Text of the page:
Perry flies high in jet of Corridor Contractor
Governor takes on role of 'world traveler'
The Associated Press
AUSTIN - Republican Gov. Rick Perry, seeking re-election with a down-home Texas message, took on the role of world traveler this year, making a dozen cross-country or international trips and ringing up tens of thousands of dollars in taxpayer-funded security costs.
Perry's travels — a meeting with film executives in Los Angeles, a gathering with GOP leaders in Aspen, Colo., a visit to troops in Iraq and Afghanistan — were outlined in interviews with his aides and in documents examined by The Associated Press. But a detailed financial accounting of each trip is not easily accessible, and is in some cases off limits.
Out-of-state travel is part of Perry's job, his aides said.
"As governor and CEO of a state that's the 12th-largest economy in the world, it's important that he continue to promote Texas as the best place for business, both nationally and internationally," said Perry spokeswoman Allison Castle.
Perry visited Iraq on U.S. Defense Department trips in January and July. In August, he went to Israel on a trip organized and partially paid for by one of his campaign donors and by the investment firm Doheny Global Group. He also visited California, New York, Washington, D.C., Las Vegas, Colorado, Florida and Mississippi in 2009.
Perry isn't alone among big-state governors in his far-flung travel. Florida Gov. Charlie Crist and California Gov. Arnold Schwarzenegger frequently jet around the country and the world. And, Perry has traveled plenty before this year, having taken assorted national and international trips since becoming governor in December 2000. Former Texas governors George W. Bush and Ann Richards also earned their share of frequent flier miles.
But an open government advocate questions whether there's enough information available about the Texas governor's trips.
"Are we getting the full story?" said Keith Elkins, executive director of the Freedom of Information Foundation of Texas. "Any time you have the head of government, especially the governor ... taxpayers and voters are interested in that."
Texans should be able to easily find out what business the governor is doing and whom he's doing it with, Elkins said. He cited a recent KTVT television report he said revealed new details about Perry's Israel trip: documents showing the Perry family members and friends who went along as well as the state officials who oversee energy policy who went, plus the information that Perry's security officers stayed at the swanky King David Hotel at a cost of $17,000 to the state. Perry's travel is typically paid by a patchwork of sources including his campaign, private donors and the economic development non-profit group TexasOne. Much of his 2009 travel cannot yet be viewed on state disclosure reports.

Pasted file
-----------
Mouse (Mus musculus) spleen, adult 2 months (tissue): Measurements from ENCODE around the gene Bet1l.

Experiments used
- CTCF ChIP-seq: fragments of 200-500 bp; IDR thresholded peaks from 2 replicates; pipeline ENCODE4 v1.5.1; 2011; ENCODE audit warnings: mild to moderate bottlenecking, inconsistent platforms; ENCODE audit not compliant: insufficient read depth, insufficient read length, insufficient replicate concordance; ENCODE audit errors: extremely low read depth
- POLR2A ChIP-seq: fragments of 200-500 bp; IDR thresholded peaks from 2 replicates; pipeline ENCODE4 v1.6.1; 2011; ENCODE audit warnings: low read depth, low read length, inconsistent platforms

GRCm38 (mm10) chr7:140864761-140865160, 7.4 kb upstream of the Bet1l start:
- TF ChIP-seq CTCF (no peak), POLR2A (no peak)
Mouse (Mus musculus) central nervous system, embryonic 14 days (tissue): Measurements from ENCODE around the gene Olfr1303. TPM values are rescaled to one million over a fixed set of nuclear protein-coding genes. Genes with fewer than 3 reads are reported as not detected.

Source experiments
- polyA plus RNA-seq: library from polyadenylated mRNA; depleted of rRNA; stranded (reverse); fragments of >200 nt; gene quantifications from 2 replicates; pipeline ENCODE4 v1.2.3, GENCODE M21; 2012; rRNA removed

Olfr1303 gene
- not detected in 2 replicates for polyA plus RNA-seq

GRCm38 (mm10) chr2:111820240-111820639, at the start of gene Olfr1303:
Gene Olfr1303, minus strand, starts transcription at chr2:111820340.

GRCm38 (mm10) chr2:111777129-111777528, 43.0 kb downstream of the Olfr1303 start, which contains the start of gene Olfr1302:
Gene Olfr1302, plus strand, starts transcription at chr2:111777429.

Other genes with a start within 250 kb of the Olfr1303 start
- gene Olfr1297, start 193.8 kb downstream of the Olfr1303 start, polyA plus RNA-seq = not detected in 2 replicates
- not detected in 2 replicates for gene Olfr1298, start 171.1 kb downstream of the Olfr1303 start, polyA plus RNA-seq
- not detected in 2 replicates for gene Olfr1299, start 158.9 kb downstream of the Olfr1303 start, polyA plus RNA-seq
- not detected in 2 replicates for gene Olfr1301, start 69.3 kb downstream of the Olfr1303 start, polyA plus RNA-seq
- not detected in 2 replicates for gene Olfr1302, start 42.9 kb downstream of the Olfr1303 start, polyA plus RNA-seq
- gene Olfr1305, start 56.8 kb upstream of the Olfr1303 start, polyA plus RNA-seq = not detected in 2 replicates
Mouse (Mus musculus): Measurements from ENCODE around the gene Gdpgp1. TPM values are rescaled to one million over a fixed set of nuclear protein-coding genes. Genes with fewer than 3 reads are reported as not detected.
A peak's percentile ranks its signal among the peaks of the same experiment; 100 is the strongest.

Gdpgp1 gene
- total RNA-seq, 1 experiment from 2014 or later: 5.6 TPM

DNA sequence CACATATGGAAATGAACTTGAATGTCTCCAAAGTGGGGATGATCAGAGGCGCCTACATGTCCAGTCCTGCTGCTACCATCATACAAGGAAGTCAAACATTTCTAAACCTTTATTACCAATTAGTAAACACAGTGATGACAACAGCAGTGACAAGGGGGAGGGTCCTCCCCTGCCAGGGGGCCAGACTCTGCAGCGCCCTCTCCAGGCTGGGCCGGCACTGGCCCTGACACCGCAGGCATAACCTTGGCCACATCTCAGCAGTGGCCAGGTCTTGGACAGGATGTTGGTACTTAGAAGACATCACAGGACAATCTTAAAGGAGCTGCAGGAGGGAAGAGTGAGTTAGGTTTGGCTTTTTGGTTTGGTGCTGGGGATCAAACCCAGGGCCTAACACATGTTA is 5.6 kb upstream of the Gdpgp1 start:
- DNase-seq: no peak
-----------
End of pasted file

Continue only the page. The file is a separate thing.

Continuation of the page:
State-paid Department of Public Safety officers travel with Perry to provide security, but specifics of those costs are closed to the public, thanks to a bill passed in this year's legislative session. Only summaries of the security costs can be obtained. A summary by DPS showed that security for the Israel trip cost $58,775 for the officers' air fare, lodging, meals and other expenses and $15,609 for overtime pay.
The Doheny group organized and paid for Perry's stay in Israel and for First Lady Anita Perry's commercial flight to the country, the governor's office said.
Perry flew to Israel aboard the private plane of Texas campaign donor Doug Pitcock, head of Williams Brothers Construction, a round-trip charter flight donated to TexasOne and valued at $180,000, Castle said. Anita Perry joined him for the trip home.
Doheny Global Group managing director Irwin G. Katsof, describing himself as a rabbi and a concerned Jew, said in an e-mail to the AP that he has been taking American political leaders of both major political parties to Israel for more than 15 years. He did not respond to a question about the cost of the trip.
"I care deeply about Israel and believe these trips help foster a better understanding of the cultural, economic and social bonds that our countries share," Katsof wrote.
Perry's most recent out-of-state trips were to New York City, where he visited NASDAQ and held four private meetings with campaign donors, and to Las Vegas, where he met with Nevada Republican governor candidate Brian Sandoval.
Meanwhile, Perry's Republican rival, U.S. Sen. Kay Bailey Hutchison, frequently travels between Texas and Washington, D.C. Her only government or campaign trip this year outside of those two places was to Iraq with a Defense Department delegation, her aides said.
Perry's campaign said Hutchison's trips around Texas should be scrutinized. Perry spokesman Mark Miner suggested that Hutchison slips in campaign stops while in Texas on government-funded travel. He also said she should fly commercial, instead of the charter flights she sometimes takes that can cost $5,000 or more.
"Southwest (Airlines) flies almost everywhere in the state," Miner said. "In this economy when tax dollars are tight, is it really necessary for a U.S. senator to be flying around the state on charter airplanes that are paid for by the taxpayers?"
Hutchison spokeswoman Jennifer Baker said sometimes charters are the only way Hutchison can get to the events where she needs to be. The campaign is diligent about making sure campaign events are paid with campaign money, not federal funds, Baker said, disputing Miner's contention that campaign stops are mixed into her itinerary.
Baker said Perry is the one with the transparency problem. "If the governor is traveling in his official capacity as governor, which he was elected to do by the people, by the citizens of Texas, then they deserve to know who is paying for the trips and what he's doing on the trips," she said.
© 2009 Associated Press: www.ap.org
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